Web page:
InnoDB disabled if ib_logfile files corrupted

I recently came across a dev VM running MySQL 5.0.77 (an old release, 28 January 2009) that didn’t have InnoDB available. skip-innodb wasn’t set, SHOW VARIABLES LIKE '%innodb%' looked as expected, but with one exception: the value of have-innodb was DISABLED.

I confirmed this with SHOW ENGINES:

(root@localhost) [(none)]> show engines;
| Engine     | Support  | Comment                                                        |
| MyISAM     | DEFAULT  | Default engine as of MySQL 3.23 with great performance         |
| MEMORY     | YES      | Hash based, stored in memory, useful for temporary tables      |
| InnoDB     | DISABLED | Supports transactions, row-level locking, and foreign keys     |

(and chuckled to myself over the comment about MyISAM’s performance)

/var/log/mysqld.log yielded the answer:

120127 17:17:51  mysqld started
120127 17:17:51 [Warning] /usr/libexec/mysqld: ignoring option '--engine-condition-pushdown' due to invalid value 'InnoDB'
InnoDB: Error: log file ./ib_logfile0 is of different size 0 20971520 bytes
InnoDB: than specified in the .cnf file 0 104857600 bytes!
120127 17:17:51 [Note] /usr/libexec/mysqld: ready for connections.
Version: '5.0.77-log'  socket: '/var/lib/mysql/mysql.sock'  port: 3306  Source distribution

innodb_file_per_table was not set on this VM, and when the InnoDB log files had become corrupted and were not recognised, the engine couldn’t start. These ib_logfile files are the crash recovery logs:

The unsung heroes of InnoDB are the logfiles. They are what makes InnoDB automatic crash recovery possible.

Database administrators of other DBMS may be familiar with the concept of a “redo” log. When data is changed, affected data pages are changed in the innodb_buffer_pool. Then, the change is written to the redo log, which in MySQL is the InnoDB logfile (ib_logfile0 and ib_logfile1). The pages are marked as “dirty”, and eventually get flushed and written to disk.

If MySQL crashes, there may be data that is changed that has not been written to disk. Those data pages were marked as “dirty” in the innodb_buffer_pool, but after a MySQL crash the innodb_buffer_pool no longer exists. However, they were written to the redo log. On crash recovery, MySQL can read the redo log (InnoDB log files) and apply any changes that were not written to disk.

edit: As pointed out by James Day in the comments, the original solution listed could cause further problems and so is only appropriate to a development/staging environment. When using production data he has an alternative suggestion:

The correct solution to that error is to edit my.cnf/my.ini and set the size specified there to the size and number of log files on disk. InnoDB will then start normally.

Thanks James!

Of note: when this problem occurs, MySQL 5.0.77 erroneously returns this:

(root@some_host) [some_db]> SHOW ENGINE INNODB STATUS;
ERROR 1235 (42000): Cannot call SHOW INNODB STATUS because skip-innodb is defined

old solution for posterity:

The solution is to move the logs and allow InnoDB to recreate them. Don’t delete them – you may need them if your server has crashed or in case of data loss.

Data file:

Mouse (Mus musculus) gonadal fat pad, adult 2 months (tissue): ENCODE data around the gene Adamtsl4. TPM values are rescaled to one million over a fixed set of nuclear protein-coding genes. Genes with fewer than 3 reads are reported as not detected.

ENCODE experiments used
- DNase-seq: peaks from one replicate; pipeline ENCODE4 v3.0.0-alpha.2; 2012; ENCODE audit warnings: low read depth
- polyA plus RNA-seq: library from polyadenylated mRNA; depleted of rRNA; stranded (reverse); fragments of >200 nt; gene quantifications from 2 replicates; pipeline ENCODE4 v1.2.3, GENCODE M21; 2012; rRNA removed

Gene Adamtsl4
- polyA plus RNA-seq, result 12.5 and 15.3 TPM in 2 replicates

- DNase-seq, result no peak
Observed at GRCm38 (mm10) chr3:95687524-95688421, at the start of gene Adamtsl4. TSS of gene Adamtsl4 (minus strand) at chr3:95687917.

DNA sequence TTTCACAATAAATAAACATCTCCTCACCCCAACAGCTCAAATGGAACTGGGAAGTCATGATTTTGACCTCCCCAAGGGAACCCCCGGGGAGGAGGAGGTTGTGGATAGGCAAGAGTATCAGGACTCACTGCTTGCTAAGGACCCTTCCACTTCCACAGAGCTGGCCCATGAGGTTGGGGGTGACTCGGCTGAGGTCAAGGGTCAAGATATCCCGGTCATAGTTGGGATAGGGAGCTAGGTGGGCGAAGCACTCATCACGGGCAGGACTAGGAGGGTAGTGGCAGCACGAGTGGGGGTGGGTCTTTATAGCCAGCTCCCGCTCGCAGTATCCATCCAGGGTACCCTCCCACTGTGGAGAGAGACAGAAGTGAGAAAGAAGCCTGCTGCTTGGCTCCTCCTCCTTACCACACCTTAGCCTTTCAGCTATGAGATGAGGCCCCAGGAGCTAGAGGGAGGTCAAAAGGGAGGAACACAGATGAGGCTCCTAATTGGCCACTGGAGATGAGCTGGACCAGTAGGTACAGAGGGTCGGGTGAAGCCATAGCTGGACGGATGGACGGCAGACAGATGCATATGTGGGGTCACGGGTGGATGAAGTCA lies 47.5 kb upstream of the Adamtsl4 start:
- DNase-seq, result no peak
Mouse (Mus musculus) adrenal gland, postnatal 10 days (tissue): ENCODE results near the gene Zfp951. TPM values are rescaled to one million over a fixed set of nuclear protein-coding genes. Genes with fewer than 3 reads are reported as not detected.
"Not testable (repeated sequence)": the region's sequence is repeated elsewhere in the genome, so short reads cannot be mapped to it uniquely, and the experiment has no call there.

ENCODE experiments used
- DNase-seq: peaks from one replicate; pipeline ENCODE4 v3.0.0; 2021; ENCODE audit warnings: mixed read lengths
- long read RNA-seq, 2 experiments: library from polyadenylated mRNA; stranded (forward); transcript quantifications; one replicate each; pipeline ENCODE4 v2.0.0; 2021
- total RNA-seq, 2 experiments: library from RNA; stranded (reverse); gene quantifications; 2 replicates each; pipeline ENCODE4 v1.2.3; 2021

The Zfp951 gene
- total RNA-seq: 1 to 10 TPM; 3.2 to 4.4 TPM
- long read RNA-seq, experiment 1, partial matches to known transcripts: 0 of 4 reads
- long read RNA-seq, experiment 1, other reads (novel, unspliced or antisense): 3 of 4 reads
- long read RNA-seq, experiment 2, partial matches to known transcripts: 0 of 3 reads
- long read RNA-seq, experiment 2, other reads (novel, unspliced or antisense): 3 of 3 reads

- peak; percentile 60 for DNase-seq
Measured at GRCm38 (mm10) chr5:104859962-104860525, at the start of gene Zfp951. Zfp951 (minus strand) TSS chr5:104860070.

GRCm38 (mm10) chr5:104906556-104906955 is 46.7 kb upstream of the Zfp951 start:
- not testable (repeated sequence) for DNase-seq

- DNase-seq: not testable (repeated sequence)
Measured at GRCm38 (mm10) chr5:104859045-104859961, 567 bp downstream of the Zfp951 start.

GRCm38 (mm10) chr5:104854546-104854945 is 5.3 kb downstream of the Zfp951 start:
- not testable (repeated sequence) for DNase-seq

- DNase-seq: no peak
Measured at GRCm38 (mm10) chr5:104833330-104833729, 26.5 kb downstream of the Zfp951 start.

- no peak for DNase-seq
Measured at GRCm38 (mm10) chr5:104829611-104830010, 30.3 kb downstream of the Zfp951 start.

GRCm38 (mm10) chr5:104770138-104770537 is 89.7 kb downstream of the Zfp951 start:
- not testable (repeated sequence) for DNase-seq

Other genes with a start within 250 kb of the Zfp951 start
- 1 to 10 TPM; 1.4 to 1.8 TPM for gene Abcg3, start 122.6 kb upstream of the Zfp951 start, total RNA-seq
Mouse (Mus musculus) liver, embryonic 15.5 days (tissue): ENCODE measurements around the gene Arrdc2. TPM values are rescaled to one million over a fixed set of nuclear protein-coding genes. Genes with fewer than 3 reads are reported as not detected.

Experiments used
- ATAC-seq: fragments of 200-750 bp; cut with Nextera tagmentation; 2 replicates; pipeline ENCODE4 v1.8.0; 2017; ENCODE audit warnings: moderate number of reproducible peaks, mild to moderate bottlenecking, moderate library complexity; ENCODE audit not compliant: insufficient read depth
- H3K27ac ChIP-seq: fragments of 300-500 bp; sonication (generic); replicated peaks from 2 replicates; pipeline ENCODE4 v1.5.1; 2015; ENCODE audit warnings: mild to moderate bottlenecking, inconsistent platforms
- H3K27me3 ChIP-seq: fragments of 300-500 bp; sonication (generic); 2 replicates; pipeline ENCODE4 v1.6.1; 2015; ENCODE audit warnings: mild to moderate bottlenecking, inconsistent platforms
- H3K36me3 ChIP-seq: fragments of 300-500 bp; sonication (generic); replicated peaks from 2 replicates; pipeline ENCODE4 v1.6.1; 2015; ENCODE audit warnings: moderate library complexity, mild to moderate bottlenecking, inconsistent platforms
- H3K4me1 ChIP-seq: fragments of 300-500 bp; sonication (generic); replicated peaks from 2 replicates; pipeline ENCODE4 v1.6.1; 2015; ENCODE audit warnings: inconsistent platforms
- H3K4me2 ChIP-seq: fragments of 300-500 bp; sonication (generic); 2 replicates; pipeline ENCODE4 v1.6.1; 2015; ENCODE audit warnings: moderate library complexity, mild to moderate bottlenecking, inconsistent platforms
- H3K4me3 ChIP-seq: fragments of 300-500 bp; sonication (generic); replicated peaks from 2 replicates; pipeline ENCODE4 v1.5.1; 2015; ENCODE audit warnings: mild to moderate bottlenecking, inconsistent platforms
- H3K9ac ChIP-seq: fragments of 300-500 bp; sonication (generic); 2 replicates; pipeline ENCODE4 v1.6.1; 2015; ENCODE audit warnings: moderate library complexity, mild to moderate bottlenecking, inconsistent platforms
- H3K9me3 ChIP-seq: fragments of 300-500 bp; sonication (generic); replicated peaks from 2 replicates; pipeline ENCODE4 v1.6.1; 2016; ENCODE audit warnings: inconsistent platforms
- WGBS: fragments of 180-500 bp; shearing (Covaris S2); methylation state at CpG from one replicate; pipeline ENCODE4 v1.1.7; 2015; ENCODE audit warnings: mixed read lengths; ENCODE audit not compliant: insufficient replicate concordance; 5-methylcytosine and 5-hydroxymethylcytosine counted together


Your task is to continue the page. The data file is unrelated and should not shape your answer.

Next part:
/etc/init.d/mysql stop
mv /var/lib/mysql/ib_logfile0 /var/lib/mysql/ib_logfile0.bak
mv /var/lib/mysql/ib_logfile1 /var/lib/mysql/ib_logfile1.bak
/etc/init.d/mysql start

With the files absent, InnoDB recreates them and the engine is loaded successfully.

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  • Céd

    Corrupted ib_logfile files is a real problem with MySQL.
    I’m looking forward to see multiplexing in MySQL !

  • James Day

    The correct solution to that error is to edit my.cnf/my.ini and set the size specified there to the size and number of log files on disk. InnoDB will then start normally.

    If you rename the log files, the next error you see with be warnings about pages in the future. InnoDB uses the log position at which a page was last changed to work out whether to fix it during crash recovery. It won’t fix a page if it sees an later position in the page than the log file position. Removing the log files reset the positions of the log files but leaves all of the positions still in the pages. That causes crash recovery to not update pages it should be updating.

    If you’ve already renamed the log files and recreated them the fix to that problem is to create a work table and load data into it until the log position has advanced beyond the position in all existing pages in the database. Say insert 10,000 big rows, delete them, repeat, continue until done. This can take so long that mysqldump and reload is faster. Depends just how much writing is required.

    Removing the InnoDB log file is sometimes appropriate in cases where innodb_force_recovery has failed due to corruption in the logs but this is uncommon.

    Opinions are my own. For an official Oracle position contact a PR person.

    James Day, MySQL Senior Principal Support Engineer, Oracle

  • Andy

    Thank you for taking the time to explain this so thoroughly, I’ll amend the post appropriately.

  • Ronald

    This was a great article. There’s so much misinformation regarding how to fix this on google that I’m sure a bunch of people have probably FUBAR’d their InnoDB databases as a result.